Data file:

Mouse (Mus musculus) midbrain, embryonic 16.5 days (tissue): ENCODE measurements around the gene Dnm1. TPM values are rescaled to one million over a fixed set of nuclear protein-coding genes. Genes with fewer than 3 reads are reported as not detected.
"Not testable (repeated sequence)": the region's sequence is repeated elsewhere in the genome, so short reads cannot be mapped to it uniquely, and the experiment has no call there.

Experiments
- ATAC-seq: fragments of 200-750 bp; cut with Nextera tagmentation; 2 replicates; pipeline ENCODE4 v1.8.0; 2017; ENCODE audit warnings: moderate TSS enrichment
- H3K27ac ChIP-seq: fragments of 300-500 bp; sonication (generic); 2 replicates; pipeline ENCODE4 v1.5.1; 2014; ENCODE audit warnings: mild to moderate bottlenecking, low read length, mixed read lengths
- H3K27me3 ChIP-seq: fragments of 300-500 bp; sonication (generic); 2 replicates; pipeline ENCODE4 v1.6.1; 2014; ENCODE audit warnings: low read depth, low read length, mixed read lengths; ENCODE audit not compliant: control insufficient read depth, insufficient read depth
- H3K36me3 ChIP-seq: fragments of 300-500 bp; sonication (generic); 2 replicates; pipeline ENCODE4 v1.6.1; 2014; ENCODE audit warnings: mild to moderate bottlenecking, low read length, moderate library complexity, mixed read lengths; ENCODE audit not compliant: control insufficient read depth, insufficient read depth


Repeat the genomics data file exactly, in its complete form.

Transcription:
Mouse (Mus musculus) midbrain, embryonic 16.5 days (tissue): ENCODE measurements around the gene Dnm1. TPM values are rescaled to one million over a fixed set of nuclear protein-coding genes. Genes with fewer than 3 reads are reported as not detected.
"Not testable (repeated sequence)": the region's sequence is repeated elsewhere in the genome, so short reads cannot be mapped to it uniquely, and the experiment has no call there.

Experiments
- ATAC-seq: fragments of 200-750 bp; cut with Nextera tagmentation; 2 replicates; pipeline ENCODE4 v1.8.0; 2017; ENCODE audit warnings: moderate TSS enrichment
- H3K27ac ChIP-seq: fragments of 300-500 bp; sonication (generic); 2 replicates; pipeline ENCODE4 v1.5.1; 2014; ENCODE audit warnings: mild to moderate bottlenecking, low read length, mixed read lengths
- H3K27me3 ChIP-seq: fragments of 300-500 bp; sonication (generic); 2 replicates; pipeline ENCODE4 v1.6.1; 2014; ENCODE audit warnings: low read depth, low read length, mixed read lengths; ENCODE audit not compliant: control insufficient read depth, insufficient read depth
- H3K36me3 ChIP-seq: fragments of 300-500 bp; sonication (generic); 2 replicates; pipeline ENCODE4 v1.6.1; 2014; ENCODE audit warnings: mild to moderate bottlenecking, low read length, moderate library complexity, mixed read lengths; ENCODE audit not compliant: control insufficient read depth, insufficient read depth